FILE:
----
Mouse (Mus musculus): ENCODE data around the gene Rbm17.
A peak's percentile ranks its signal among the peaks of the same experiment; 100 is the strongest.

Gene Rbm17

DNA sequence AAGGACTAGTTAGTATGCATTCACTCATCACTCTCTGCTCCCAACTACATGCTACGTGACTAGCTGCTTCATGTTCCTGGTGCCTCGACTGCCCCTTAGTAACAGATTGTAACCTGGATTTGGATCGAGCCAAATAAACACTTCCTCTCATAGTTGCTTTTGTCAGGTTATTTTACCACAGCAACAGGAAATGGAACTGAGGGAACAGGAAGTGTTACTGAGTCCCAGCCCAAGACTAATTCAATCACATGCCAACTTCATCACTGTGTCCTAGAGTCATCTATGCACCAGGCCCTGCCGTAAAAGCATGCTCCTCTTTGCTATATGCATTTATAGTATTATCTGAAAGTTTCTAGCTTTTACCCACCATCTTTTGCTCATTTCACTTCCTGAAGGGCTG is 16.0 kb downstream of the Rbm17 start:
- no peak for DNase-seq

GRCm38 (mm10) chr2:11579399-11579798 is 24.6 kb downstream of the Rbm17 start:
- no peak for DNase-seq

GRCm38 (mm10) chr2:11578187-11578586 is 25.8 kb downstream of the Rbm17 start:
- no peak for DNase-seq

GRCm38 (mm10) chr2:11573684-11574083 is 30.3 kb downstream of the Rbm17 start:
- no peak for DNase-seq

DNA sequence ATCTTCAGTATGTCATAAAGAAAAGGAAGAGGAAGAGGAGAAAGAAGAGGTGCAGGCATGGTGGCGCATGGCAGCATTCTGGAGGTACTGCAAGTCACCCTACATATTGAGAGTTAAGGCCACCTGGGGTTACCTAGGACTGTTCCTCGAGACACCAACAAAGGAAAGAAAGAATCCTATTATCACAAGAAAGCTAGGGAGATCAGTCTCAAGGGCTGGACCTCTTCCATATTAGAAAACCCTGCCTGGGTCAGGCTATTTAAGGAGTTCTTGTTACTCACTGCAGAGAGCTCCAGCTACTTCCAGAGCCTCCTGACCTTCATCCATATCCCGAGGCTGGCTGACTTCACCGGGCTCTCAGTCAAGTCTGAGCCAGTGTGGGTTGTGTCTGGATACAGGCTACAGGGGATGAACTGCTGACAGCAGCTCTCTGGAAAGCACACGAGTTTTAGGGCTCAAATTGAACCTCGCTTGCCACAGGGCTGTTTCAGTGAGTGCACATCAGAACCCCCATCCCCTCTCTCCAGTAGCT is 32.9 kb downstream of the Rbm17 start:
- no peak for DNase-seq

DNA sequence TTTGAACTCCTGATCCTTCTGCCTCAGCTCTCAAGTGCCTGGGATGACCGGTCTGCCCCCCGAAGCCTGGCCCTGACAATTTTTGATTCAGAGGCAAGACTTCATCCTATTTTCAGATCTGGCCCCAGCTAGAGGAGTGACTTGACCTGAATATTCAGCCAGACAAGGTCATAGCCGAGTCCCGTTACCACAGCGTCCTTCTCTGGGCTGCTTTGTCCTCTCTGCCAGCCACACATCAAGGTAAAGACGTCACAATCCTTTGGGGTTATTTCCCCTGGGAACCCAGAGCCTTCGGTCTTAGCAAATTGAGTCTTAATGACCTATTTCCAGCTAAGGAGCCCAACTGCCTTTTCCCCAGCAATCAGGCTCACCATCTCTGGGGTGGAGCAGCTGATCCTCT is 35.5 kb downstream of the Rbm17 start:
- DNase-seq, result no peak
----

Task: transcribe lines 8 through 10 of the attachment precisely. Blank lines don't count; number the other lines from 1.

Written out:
GRCm38 (mm10) chr2:11578187-11578586 is 25.8 kb downstream of the Rbm17 start:
- no peak for DNase-seq

GRCm38 (mm10) chr2:11573684-11574083 is 30.3 kb downstream of the Rbm17 start: